Saif Ali Khan co-stars as Deepak Kumar, a member of one of the low castes whose education was facilitated by Anand’s beliefs and who regards Anand as a mentor. Deepika Padukone plays Poorbi, Anand’s daughter and Deepak’s girlfriend, and Prateik (sigh) is Sushant, a college student and Poorbi and Deepak’s good friend. The villain is Manoj Bajpai, and Yashpal Sharma is a helpful stable owner. Hema Malini makes a cameo appearance at the end, although her photo is seen throughout the first half.

 

Jenny K:  Yeah, I read reviews about this one and thought it sounded too dry to have me spend my hard-earned pesos on it, even given the good intentions of the theme, and Amitabh’s presence.  Was the story interesting?

 

Julie M:  The plot involves Anand, the longtime head of the renowned private college S.T.M., who has a practice of giving a “leg up” to lesser qualified but very promising applicants from backward castes. This enrages the trustees and the upper-caste parents whose children score higher but are rejected because there are no places. Things come to a head when a government minister’s son is rejected, and he installs the evil Mithilesh Singh first as a trustee, then as vice-principal, in an attempt to find a way to oust Anand.

Singh also runs a private coaching school for high-caste students as a very profitable side business. When the government formally adopts a 27% reservation system for public education and employment, the situation blows up both around the country and at S.T.M. Deepak (a S.T.M. instructor headed for the US for his doctorate) and Sushant are on opposite sides of the issue and have a violent confrontation; Anand fires Deepak and expels Sushant. Deepak flees to the US and Sushant disappears. Then Anand loses his job over some comments he made to the press and the family leaves town for a while.

When they return they find that their house has been taken over by Singh’s coaching school and they have no legal way to stop it. Anand puts his principles into action by starting a rival coaching school, for free, in the stable across the street, where he takes all comers, aided by Deepak and Sushant, who have since returned and are buddies again.  This school becomes so popular that Singh seeks to ruin it. You can pretty much guess that he fails; at the end Anand is vindicated and S.T.M.’s founder, played by Hema Malini, funds a new coaching academy with Anand as the principal and chief trustee.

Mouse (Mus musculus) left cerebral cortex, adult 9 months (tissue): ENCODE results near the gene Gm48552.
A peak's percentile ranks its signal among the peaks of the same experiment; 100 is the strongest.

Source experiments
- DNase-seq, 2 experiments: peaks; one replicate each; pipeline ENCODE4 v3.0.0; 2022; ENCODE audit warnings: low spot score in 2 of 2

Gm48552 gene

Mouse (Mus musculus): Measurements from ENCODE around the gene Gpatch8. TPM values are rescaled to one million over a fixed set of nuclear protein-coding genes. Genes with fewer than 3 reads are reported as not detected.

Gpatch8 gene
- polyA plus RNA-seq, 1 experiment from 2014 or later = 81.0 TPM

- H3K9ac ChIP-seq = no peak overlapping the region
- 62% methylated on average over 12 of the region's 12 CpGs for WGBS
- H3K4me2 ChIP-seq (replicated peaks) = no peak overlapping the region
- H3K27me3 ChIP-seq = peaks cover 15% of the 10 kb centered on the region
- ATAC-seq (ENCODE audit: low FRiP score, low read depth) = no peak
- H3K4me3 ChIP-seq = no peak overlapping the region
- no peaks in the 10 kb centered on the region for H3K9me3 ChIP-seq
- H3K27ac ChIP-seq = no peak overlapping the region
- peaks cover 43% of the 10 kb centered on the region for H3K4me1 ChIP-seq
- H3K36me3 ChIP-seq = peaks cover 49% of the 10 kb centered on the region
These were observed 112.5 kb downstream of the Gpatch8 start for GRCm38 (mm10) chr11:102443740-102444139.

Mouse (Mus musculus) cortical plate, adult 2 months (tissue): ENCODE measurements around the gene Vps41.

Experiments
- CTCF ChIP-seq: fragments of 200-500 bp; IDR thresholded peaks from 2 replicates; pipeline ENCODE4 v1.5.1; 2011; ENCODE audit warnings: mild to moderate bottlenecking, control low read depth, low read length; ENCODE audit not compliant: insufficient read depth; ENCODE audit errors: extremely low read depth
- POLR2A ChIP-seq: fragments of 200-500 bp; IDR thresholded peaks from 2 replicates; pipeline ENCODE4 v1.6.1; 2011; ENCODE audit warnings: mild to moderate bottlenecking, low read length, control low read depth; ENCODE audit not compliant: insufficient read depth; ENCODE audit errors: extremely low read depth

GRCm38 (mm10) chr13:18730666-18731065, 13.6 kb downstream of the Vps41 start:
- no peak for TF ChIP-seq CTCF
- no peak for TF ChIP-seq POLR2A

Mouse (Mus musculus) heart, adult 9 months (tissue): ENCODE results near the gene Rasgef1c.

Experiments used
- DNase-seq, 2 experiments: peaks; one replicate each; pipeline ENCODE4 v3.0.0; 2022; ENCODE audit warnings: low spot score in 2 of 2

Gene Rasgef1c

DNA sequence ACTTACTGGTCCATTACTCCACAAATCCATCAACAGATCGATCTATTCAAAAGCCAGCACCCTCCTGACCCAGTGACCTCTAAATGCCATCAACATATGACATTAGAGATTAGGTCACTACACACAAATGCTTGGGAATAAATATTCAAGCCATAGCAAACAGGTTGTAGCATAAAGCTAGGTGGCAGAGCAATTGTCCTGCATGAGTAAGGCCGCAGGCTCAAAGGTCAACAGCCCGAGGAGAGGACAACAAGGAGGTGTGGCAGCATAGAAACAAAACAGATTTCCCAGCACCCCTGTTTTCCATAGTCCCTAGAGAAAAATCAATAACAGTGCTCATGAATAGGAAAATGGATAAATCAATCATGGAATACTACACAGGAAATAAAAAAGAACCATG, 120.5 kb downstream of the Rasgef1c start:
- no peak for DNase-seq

Jenny K:  Oh, that Manoj Bajpai! He’s such a delicious villain…I’ve seen him in very few films that he wasn’t indulging in lots of moustache twirling fun. I remember first hearing of him when he was full of sour grapes that he hadn’t been asked to do Devdas rather than SRK. Not sure I can see it. My favorite one with him is still the very over-the-top-and-loving-it Aks with BigB. My winner for Best Psychopath Serial Killer in Hindi films…if not for accuracy, then for sheer audacity. Rather creepy, though…lots of rather unhealthy imagery. Can’t say it’s a true thumbs up.

 

Julie M:  The first half of the film is what you’d expect: plenty of dramatic speeches by various characters on both sides of the reservation system issue, with personality-developing scenes for the main characters. Some people would find the speeches tiresome, but my love for issue-driven film and lack of real knowledge of the issue made it fascinating for me. The second half delves into the family drama and exposes the true evilness of the villain, with inspirational scenes of Anand’s influence on his young students and a stirring climax where the scrappy stable school resists the might of the corrupt government and profiteering private school system. Although it was all somewhat predictable, I was nevertheless quite entertained.

There was one big dance number that was very out of place, however, I liked much better this number from early in the film, introducing the Deepak/Poorbi romance.

This was about as romantic as it got, since they ended up fighting and then separated for most of the rest of the film, never really getting back together.

 

Jenny K:  Were you really expecting romance in such a blatant issue film?  Well, with your favorite, Saif in it, you probably had your fingers crossed.

 

Julie M:  I hated Saif’s mustache and the fact that he was OBVIOUSLY way too old for Deepika’s character (he was supposed to be a recent college grad, she was a college student who somehow had all day-every day free to hang out at her dad’s school). I kept rooting for Poorbi to throw Deepak over and get together with Sushant, because they were a much cuter couple. Alas, she fought with Sushant, too, and after they were out of the action she had nothing else to do except throw tantrums at her parents and narrow her eyes when she was in the presence of the evil Singh.

Overall I liked it–good issue and decent writing and drama. Three stars, would have been 3-1/2 had it not been so darned predictable.

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Part 10: The Directors, Cut, or Not to Cut?

Jenny K:  Okay, as promised.  The directors list, based on what you’ve liked and not liked so far.  Of course there are exceptions to every rule, and these guys may throw you a quite atypical movie every so often, too. But here goes.